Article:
TODAY: Lupita Nyong’o is People’s Most Beautiful person for 2014, the magazine revealed Wednesday morning on TODAY. The Oscar winner with the perfect smile and the style to match beams from a cover that promises “her inspiring story.”
Follow more entertainment news at Breaking News
Photo: Getty Images via NBCNews.com

breakingnews:

Lupita Nyong’o named People’s Most Beautiful Person

TODAY: Lupita Nyong’o is People’s Most Beautiful person for 2014, the magazine revealed Wednesday morning on TODAY. The Oscar winner with the perfect smile and the style to match beams from a cover that promises “her inspiring story.”

Follow more entertainment news at Breaking News

Photo: Getty Images via NBCNews.com

— 15 hours ago with 11527 notes
#cautiously optimistic  #lupita nyong'o 

policymic:

The KKK “rebranding” is still terrible news for America

Some may find it encouraging that Klan reps want to shed their image as the gay-bashing, black-hating, lynch-happy anti-Semites we’ve all known for years. Even people like KKK Grand Wizard Johnny Lee Clary are admitting the Kansas shooter was unhinged: “I wanted nothing to do with him,” he told the Huffington Post. “I knew he was a loose cannon.”

So the question arises: Should we rest easy knowing there’s a kinder, gentler Klan out there? I’ll answer that with another question: Are you fucking crazy?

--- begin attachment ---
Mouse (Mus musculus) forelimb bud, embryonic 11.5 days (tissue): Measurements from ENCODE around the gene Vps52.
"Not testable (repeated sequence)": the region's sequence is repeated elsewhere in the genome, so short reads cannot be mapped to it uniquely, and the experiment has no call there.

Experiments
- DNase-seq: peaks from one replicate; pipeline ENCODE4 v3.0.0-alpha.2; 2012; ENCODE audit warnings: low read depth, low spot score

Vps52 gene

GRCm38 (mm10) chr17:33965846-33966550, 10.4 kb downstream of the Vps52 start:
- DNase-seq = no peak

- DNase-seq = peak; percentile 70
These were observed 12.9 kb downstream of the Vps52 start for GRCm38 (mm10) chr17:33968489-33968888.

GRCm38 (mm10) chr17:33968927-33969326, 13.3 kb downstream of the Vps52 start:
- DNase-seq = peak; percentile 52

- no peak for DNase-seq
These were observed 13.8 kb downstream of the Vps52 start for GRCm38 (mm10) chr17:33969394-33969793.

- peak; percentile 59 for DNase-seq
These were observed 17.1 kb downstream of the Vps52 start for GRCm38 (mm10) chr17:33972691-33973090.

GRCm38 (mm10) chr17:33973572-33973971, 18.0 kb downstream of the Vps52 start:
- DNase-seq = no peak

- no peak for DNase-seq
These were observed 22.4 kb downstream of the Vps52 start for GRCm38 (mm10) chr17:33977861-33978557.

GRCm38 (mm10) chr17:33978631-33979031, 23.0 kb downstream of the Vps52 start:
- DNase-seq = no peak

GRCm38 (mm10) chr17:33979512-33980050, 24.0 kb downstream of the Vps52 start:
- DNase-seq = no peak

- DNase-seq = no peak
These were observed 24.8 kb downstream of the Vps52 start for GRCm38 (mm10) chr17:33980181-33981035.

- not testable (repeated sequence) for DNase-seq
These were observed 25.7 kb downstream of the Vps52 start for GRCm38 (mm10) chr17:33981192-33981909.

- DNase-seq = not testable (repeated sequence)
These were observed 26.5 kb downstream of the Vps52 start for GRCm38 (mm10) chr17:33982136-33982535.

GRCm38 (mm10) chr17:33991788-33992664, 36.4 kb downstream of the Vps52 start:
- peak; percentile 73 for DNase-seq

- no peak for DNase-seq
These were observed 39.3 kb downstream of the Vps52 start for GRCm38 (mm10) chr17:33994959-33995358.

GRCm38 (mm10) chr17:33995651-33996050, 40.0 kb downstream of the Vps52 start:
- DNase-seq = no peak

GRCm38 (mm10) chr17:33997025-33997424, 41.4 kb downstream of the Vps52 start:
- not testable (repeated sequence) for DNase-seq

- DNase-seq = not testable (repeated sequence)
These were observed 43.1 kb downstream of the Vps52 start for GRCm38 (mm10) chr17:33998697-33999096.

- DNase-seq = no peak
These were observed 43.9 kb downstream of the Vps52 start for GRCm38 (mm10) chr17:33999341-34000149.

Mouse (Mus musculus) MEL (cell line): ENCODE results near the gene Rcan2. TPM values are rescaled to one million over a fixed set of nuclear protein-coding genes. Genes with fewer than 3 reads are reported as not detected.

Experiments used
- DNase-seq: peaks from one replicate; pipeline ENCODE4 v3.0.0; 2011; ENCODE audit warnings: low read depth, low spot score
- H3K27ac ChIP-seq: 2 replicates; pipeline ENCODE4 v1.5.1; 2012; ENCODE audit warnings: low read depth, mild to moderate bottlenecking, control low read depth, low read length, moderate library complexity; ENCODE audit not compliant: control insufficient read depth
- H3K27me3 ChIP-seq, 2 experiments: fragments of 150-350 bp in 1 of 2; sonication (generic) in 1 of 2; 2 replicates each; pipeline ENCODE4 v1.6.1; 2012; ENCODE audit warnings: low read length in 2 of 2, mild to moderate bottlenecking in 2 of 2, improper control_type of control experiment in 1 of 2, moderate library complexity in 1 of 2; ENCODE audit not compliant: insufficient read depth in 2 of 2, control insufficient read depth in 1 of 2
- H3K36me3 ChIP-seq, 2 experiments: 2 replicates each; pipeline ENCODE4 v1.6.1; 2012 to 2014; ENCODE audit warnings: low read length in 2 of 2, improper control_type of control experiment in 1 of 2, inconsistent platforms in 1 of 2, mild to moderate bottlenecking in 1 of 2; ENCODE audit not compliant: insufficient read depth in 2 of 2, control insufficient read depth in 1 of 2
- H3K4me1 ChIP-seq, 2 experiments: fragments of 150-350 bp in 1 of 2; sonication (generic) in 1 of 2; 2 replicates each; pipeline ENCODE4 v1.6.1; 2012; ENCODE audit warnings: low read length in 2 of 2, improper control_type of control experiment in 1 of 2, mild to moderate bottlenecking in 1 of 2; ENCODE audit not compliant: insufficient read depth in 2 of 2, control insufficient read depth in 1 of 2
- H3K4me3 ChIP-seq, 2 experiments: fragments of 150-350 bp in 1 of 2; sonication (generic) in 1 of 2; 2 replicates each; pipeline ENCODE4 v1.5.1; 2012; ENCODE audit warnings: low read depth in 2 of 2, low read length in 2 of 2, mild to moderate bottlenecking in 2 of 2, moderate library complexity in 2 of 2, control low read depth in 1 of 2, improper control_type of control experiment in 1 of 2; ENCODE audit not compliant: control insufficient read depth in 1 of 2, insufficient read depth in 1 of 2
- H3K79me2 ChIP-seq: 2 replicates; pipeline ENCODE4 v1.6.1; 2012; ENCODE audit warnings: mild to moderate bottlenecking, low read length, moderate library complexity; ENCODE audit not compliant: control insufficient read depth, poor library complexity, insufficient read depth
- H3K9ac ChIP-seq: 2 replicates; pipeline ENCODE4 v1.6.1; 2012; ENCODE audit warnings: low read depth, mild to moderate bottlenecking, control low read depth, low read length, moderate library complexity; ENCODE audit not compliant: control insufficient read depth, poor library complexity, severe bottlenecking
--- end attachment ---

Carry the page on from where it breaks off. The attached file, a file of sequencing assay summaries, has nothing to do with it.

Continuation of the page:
Read more | Follow policymic 

(via owning-my-truth)

— 15 hours ago with 702 notes
miranda-meeks:

Little Red by Miranda Meeks. Completed for the Bi-Weekly Challenge.There’s a side to Red that no one sees.

miranda-meeks:

Little Red by Miranda Meeks. Completed for the Bi-Weekly Challenge.

There’s a side to Red that no one sees.

— 16 hours ago with 88 notes
#art 
Study Shows Startling Race Gap in Exposure to Air Pollution  →

nitanahkohe:

A new study by researchers at the University of Minnesota have uncovered a disquieting racial gap when it comes to exposure to air pollution, the MinnPost reports. Examining air-pollution exposure across racial, economic, educational and other relevant categories, researchers realized that race and income had the greatest impact on exposure, with people of color being exposed to 38 percent more outdoor nitrogen oxide from vehicle exhaust and power plants than their white counterparts. Exposure has been linked to higher rates of asthma and heart disease. “The main ones are race and income, and they both matter,” lead researcher Julian Marshall, an associate professor at the university, told the MinnPost in an interview. “In our findings, however, race matters more than income.”

“The health impacts from the difference in levels between whites and nonwhites found in the study are substantial,” the study states, according to the site. “For example, researchers estimate that if nonwhites breathed the lower NO2 [nitrogen] levels experienced by whites, it would prevent 7,000 deaths from heart disease alone among nonwhites each year.”

— 1 day ago with 114 notes
#environment  #race